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After 2020, Nubian Square’s Frugal Bookstore reminds customers, ‘We’re here’

Trajan Warren
After 2020, Nubian Square’s Frugal Bookstore reminds customers, ‘We’re here’
Leonard Egerton and his wife, Clarrissa Cropper, own Frugal Bookstore. Located in Nubian Square, Frugal Bookstore is Boston’s only Black-owned bookstore. PHOTO: Gary Higgins / Boston Business Journal

In 2020, the Boston Business Journal profiled several small businesses that were struggling to survive the pandemic. Four years later, we’re checking back in with some of them to find out what’s happened since.

Leonard Egerton was managing a group of Concord-Carlisle High School students visiting Frugal Bookstore recently while on the phone for an interview. He was also assisting customers looking for the latest bestsellers and finalizing logistics for an event the store was hosting that evening.

Such day-to-day chaos is usual, a testament to the fact that the Black-owned bookstore with a heavy focus on books by and about Black and brown people has remained busy in recent years. Despite that, Egerton said the business hasn’t maintained the same vitality it saw during the early days of the pandemic.

Following the murder of George Floyd, social unrest reached a boiling point and consumers were looking to put their dollars into local, small and minority-owned businesses. Frugal was one of those businesses, as online sales jumped from 5% to 60% of total sales, mostly because of an increased interest in race-related books.

“That’s why I always looked at it as an anomaly, because that was not the true sense of the business we wanted or that we would get consistently,” said Egerton, owner and founder of Frugal Bookstore. “It was to keep us in business through Covid. And we appreciate it, absolutely. But it didn’t continue.”

Today, people aren’t coming out in droves as they had before. But Frugal has seen a change in the types of customers coming into the store, Egerton said, which can be attributed to the rise in gentrification in Roxbury.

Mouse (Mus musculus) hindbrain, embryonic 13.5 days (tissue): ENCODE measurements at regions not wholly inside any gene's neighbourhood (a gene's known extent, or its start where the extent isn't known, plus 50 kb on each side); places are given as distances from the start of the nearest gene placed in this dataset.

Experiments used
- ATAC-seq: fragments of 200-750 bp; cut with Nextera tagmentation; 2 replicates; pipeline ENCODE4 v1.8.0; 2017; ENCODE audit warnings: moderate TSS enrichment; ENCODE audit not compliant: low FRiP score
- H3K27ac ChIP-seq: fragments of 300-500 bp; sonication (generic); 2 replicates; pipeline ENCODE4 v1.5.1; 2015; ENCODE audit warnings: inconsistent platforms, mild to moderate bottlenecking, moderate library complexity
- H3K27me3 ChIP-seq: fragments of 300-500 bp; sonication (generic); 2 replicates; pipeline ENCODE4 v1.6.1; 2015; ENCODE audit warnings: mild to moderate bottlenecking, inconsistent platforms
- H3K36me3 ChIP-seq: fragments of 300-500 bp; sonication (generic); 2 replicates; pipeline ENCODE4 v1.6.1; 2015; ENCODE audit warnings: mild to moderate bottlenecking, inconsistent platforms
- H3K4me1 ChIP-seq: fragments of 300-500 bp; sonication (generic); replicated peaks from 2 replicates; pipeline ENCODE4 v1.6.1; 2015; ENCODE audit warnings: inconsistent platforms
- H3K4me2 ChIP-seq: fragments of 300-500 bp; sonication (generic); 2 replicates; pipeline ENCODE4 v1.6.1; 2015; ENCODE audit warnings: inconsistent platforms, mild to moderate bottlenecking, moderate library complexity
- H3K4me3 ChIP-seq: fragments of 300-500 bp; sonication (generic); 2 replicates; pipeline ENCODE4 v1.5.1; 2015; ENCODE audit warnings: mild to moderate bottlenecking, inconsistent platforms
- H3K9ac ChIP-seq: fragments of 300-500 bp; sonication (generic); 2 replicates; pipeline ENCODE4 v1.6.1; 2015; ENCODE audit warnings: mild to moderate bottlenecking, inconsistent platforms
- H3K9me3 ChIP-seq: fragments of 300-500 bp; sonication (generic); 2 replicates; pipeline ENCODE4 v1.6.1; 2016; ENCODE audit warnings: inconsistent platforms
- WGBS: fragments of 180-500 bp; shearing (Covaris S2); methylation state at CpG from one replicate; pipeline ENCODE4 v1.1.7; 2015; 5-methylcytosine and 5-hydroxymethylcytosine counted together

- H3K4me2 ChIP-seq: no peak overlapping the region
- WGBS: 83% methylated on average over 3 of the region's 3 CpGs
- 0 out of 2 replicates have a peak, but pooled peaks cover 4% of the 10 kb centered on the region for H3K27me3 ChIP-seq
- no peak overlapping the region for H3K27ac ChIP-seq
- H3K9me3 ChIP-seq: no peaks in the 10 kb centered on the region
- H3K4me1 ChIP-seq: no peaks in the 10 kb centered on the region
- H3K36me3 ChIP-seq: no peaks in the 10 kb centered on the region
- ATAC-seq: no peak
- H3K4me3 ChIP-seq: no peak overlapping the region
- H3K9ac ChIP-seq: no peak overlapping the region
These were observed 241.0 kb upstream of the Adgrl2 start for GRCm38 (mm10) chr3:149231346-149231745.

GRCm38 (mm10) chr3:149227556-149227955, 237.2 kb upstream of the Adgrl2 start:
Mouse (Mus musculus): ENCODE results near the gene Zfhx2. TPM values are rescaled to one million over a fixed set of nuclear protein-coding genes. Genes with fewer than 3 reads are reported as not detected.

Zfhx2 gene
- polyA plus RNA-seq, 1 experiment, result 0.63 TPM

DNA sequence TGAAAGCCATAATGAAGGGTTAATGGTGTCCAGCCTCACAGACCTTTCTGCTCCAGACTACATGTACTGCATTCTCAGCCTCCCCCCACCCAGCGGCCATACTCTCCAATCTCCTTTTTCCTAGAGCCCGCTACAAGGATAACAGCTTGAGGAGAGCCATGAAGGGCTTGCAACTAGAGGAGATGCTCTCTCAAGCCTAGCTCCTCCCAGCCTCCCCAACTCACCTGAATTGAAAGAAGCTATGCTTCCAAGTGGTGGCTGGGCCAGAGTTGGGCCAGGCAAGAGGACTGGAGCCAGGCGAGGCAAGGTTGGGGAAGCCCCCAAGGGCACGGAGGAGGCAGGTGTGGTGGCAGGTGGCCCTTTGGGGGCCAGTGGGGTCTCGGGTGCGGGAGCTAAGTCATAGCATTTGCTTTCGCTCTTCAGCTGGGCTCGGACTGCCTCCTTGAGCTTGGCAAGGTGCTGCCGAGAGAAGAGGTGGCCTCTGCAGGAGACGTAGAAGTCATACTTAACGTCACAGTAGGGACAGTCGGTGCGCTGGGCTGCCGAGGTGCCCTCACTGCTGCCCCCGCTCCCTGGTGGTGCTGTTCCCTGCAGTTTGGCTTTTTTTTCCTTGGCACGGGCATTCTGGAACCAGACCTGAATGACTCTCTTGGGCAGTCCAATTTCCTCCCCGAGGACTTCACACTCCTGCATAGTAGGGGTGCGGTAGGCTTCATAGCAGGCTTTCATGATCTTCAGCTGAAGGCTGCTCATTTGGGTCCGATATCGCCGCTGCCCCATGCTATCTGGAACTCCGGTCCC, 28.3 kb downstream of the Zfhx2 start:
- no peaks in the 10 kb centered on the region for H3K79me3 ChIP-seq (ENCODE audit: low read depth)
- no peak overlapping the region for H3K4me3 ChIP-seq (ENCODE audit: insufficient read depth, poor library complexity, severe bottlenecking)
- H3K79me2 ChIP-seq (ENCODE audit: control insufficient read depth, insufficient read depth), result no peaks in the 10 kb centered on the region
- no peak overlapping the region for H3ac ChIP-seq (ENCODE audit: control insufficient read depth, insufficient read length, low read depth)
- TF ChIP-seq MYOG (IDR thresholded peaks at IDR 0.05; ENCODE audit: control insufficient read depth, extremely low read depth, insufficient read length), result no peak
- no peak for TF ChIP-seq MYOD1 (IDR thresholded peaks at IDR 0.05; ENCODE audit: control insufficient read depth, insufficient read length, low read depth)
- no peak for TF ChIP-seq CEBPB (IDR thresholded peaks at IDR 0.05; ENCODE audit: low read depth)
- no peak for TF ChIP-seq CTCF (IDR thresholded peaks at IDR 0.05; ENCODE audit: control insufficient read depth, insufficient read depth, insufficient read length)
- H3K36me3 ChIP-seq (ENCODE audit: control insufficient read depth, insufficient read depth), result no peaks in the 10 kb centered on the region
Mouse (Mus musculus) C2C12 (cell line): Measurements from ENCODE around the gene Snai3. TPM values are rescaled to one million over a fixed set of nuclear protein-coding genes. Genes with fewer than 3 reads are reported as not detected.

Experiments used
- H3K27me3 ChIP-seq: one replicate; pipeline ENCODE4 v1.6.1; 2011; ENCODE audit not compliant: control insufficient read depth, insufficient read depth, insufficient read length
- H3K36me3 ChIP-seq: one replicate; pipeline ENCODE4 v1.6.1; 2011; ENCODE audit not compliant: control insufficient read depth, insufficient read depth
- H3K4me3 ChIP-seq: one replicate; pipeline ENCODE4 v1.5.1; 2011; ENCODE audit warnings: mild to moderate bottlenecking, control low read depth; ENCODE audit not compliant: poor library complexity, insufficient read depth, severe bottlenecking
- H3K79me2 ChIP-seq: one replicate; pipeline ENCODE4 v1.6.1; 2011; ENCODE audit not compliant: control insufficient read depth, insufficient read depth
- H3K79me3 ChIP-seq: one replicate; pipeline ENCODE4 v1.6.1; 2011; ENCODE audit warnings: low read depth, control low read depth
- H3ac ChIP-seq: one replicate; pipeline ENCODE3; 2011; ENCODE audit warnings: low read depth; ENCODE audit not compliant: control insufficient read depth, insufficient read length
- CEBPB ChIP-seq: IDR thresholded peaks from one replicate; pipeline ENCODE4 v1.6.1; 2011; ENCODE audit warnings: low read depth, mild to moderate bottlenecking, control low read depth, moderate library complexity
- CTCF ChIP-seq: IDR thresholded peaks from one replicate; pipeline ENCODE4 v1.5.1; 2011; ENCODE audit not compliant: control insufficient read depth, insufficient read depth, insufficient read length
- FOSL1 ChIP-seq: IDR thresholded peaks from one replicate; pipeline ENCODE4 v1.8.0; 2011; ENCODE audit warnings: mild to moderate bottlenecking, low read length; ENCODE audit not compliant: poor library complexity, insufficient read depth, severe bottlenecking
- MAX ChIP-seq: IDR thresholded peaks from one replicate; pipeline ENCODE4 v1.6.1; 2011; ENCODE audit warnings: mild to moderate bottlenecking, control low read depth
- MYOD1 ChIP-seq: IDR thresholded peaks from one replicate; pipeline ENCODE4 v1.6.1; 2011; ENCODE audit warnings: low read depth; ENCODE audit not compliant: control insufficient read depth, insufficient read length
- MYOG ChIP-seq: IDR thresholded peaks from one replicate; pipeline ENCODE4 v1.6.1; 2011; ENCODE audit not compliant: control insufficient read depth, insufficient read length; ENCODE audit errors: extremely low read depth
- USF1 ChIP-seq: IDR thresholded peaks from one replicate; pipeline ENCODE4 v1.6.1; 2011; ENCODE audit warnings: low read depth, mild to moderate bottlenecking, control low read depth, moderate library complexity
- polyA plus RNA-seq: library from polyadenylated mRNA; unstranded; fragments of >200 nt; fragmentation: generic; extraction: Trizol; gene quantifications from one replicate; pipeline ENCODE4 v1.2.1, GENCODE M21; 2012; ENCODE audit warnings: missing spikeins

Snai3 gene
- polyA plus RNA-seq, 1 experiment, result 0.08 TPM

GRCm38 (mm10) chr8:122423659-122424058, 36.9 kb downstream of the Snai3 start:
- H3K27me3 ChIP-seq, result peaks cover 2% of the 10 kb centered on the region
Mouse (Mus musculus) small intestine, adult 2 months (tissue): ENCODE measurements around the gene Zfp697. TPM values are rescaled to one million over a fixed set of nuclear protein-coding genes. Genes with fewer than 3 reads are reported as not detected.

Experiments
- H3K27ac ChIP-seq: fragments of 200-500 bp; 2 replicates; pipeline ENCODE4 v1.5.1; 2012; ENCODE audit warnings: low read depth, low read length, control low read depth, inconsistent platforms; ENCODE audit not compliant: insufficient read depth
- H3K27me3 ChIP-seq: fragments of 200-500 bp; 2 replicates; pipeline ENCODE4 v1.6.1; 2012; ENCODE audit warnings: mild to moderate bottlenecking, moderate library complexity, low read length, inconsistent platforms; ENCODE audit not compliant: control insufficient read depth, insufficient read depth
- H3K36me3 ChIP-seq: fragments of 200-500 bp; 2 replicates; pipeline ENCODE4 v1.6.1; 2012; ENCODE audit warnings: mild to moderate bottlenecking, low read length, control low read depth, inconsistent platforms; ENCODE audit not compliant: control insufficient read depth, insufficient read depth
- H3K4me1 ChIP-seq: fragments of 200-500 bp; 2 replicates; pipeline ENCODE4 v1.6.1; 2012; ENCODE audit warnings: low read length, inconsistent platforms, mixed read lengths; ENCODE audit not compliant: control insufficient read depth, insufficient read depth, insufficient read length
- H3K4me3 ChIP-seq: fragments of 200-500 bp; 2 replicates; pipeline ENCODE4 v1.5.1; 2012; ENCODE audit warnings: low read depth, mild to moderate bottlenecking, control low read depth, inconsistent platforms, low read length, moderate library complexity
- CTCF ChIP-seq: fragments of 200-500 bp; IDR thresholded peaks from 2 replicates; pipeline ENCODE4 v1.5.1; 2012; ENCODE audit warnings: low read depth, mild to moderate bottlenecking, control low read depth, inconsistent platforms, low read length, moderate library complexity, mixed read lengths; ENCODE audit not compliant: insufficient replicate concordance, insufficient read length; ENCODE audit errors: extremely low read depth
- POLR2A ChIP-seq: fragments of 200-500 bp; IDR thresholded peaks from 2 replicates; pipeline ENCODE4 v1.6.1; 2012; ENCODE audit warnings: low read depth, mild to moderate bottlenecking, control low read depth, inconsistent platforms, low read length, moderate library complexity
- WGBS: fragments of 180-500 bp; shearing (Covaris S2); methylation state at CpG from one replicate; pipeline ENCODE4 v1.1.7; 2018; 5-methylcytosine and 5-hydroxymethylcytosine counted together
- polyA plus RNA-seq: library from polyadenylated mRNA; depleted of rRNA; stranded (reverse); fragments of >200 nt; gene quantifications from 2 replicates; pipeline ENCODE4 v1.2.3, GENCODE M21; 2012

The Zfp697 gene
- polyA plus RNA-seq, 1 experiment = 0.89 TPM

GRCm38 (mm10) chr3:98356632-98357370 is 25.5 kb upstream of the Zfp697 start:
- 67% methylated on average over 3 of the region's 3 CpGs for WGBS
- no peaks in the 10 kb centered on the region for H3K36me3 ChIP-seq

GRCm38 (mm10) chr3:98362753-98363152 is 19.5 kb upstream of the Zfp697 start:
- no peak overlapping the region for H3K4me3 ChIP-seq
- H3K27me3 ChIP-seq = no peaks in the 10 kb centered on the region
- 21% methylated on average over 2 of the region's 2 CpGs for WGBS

The gentrification process has been bittersweet, Egerton said. While it has impaired the community in many ways — pushing out some of the people who have called the area home for generations who can no longer afford to do so — it has also brought a different kind of customer that the only Black-owned bookstore in Boston hasn’t been accustomed to.

Following the relocation of the Boston Public School headquarters, which  kickstarted other private investment in the area, Egerton said he saw a change in the people in the neighborhood.

“A different kind of bookstore lover is coming into the bookstore. There’s more of a mix of people,” Egerton said. “Who ends up being in the neighborhood? Will they support the bookstore? That’s what we’re waiting to see,” Egerton said.

Online sales at Frugal have also leveled off since Covid, but the events have picked up significantly. Every fourth Friday, the bookstore hosts a spoken word poetry event. Frugal also has a chapter of the Noname Book Club, a Black-owned cooperative book club founded in 2019. From meet-and-greets with local authors to topical panel discussions, Frugal hopes to draw in more people from different areas.

“We’re doing more things to make more people aware that we’re here,” Egerton said.

Egerton started Frugal in 2008 and co-owns the store with his wife, Clarrissa Cropper. Understanding the struggles of operating a small business, particularly as a minority entrepreneur, Egerton is just looking to see another day with Frugal.

“Our goal is to simply stay in business,” he said, “and hopefully be able to pass the business down to our family. It’s as simple as that. We want to be the part of our family that is able to have generational wealth.”

This story appeared in the Boston Business Journal on May 2, 2024.

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